PWGL is a visual language based on similar concepts than PatchWork. PWGL has been designed from scratch and it contains several improvements when compared with PW. For example, the graphics part of the system has been realized in OpenGL.
PWGL is a multi-window system. A PWGL window is called a patch. A patch, in turn, contains boxes and connections. In the simplest case a box is a visual equivalent to a Lisp function or method. It has a number of input-boxes - containing typically constants such as numbers or lists - and one or several outputs. When evaluated a box reads its inputs, calls a function or method associated to it and finally returns a result. Connections are used to define relations between boxes. An output of a box can be connected to an input-box of another box. Thus the system works in a similar fashion than Lisp where function calls can have as arguments either constants or functions calls.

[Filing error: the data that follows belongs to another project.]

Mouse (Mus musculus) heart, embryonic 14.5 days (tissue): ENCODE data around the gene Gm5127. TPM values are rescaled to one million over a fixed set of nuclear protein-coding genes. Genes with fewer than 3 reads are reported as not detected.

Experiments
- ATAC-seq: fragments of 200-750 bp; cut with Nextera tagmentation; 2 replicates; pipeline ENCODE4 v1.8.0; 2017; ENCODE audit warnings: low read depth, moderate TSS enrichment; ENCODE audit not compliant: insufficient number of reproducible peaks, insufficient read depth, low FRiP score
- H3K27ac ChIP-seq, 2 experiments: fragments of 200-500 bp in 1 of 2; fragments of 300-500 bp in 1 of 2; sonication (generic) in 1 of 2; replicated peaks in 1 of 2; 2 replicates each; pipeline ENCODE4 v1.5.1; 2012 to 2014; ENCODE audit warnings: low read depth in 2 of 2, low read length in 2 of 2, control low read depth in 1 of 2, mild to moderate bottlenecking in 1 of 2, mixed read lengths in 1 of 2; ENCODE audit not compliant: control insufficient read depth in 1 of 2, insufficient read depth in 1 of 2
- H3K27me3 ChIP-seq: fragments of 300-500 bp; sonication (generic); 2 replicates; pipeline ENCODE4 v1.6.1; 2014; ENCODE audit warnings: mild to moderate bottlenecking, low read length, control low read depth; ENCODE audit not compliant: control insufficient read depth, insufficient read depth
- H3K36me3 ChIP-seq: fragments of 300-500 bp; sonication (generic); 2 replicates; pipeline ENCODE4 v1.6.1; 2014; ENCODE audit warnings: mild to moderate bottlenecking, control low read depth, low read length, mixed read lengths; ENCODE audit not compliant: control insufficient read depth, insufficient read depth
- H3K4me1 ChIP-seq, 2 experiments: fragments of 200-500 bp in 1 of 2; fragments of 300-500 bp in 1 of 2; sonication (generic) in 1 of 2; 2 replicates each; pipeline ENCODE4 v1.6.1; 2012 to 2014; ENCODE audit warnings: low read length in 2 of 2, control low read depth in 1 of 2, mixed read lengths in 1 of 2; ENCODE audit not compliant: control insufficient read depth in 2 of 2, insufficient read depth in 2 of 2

PWGL has a library of predefined input-boxes which typically handle numbers, lists and objects. PWGL has also an important subgroup of input-boxes that are associated to editor-windows. These editor-windows contain complex objects, such as scores, chords, break-point functions, beziér functions and sound samples. These input-boxes can be opened to be edited by the user.
Figure 1 gives a typical PWGL patch-window containing a 2D-editor and some basic boxes. The 2D-editor displays the final result of the patch that generates 50 sine waves.
In Figure 2 the patch calculates harmonic and inharmonic overtone series. The resulting accelerating arpeggio gesture is shown in a Chord-editor with an eighth-tone resolution.
Figure 3 shows an example of a PWGL user-library by Magnus Lindberg. This library is specialized in various rhythm manipulations, including quantizing. The patch displays in the Score-Editor a quantized result of interpolating rhythmic gestures.